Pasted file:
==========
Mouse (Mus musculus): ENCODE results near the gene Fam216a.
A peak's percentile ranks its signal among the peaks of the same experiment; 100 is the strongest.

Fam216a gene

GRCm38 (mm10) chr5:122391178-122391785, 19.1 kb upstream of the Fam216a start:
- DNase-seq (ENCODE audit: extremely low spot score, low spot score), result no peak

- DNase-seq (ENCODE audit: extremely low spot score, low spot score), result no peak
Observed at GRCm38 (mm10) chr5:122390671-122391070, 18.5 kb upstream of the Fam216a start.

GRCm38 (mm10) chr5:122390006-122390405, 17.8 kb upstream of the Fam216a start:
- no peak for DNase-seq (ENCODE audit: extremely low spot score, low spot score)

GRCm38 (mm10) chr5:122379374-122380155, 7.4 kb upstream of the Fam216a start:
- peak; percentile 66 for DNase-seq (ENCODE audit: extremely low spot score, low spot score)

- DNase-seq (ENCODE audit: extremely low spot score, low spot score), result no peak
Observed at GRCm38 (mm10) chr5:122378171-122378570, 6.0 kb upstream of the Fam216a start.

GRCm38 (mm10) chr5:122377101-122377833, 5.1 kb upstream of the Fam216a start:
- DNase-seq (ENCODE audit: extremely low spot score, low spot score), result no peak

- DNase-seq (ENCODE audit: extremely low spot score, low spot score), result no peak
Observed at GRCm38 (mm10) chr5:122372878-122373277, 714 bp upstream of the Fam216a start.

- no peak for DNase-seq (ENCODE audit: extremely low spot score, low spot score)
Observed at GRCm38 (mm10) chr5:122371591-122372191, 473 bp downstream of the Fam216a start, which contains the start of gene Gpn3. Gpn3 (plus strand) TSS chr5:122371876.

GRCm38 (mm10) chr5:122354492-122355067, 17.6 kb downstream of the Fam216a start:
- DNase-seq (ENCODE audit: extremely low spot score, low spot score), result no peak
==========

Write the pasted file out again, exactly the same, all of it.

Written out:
Mouse (Mus musculus): ENCODE results near the gene Fam216a.
A peak's percentile ranks its signal among the peaks of the same experiment; 100 is the strongest.

Fam216a gene

GRCm38 (mm10) chr5:122391178-122391785, 19.1 kb upstream of the Fam216a start:
- DNase-seq (ENCODE audit: extremely low spot score, low spot score), result no peak

- DNase-seq (ENCODE audit: extremely low spot score, low spot score), result no peak
Observed at GRCm38 (mm10) chr5:122390671-122391070, 18.5 kb upstream of the Fam216a start.

GRCm38 (mm10) chr5:122390006-122390405, 17.8 kb upstream of the Fam216a start:
- no peak for DNase-seq (ENCODE audit: extremely low spot score, low spot score)

GRCm38 (mm10) chr5:122379374-122380155, 7.4 kb upstream of the Fam216a start:
- peak; percentile 66 for DNase-seq (ENCODE audit: extremely low spot score, low spot score)

- DNase-seq (ENCODE audit: extremely low spot score, low spot score), result no peak
Observed at GRCm38 (mm10) chr5:122378171-122378570, 6.0 kb upstream of the Fam216a start.

GRCm38 (mm10) chr5:122377101-122377833, 5.1 kb upstream of the Fam216a start:
- DNase-seq (ENCODE audit: extremely low spot score, low spot score), result no peak

- DNase-seq (ENCODE audit: extremely low spot score, low spot score), result no peak
Observed at GRCm38 (mm10) chr5:122372878-122373277, 714 bp upstream of the Fam216a start.

- no peak for DNase-seq (ENCODE audit: extremely low spot score, low spot score)
Observed at GRCm38 (mm10) chr5:122371591-122372191, 473 bp downstream of the Fam216a start, which contains the start of gene Gpn3. Gpn3 (plus strand) TSS chr5:122371876.

GRCm38 (mm10) chr5:122354492-122355067, 17.6 kb downstream of the Fam216a start:
- DNase-seq (ENCODE audit: extremely low spot score, low spot score), result no peak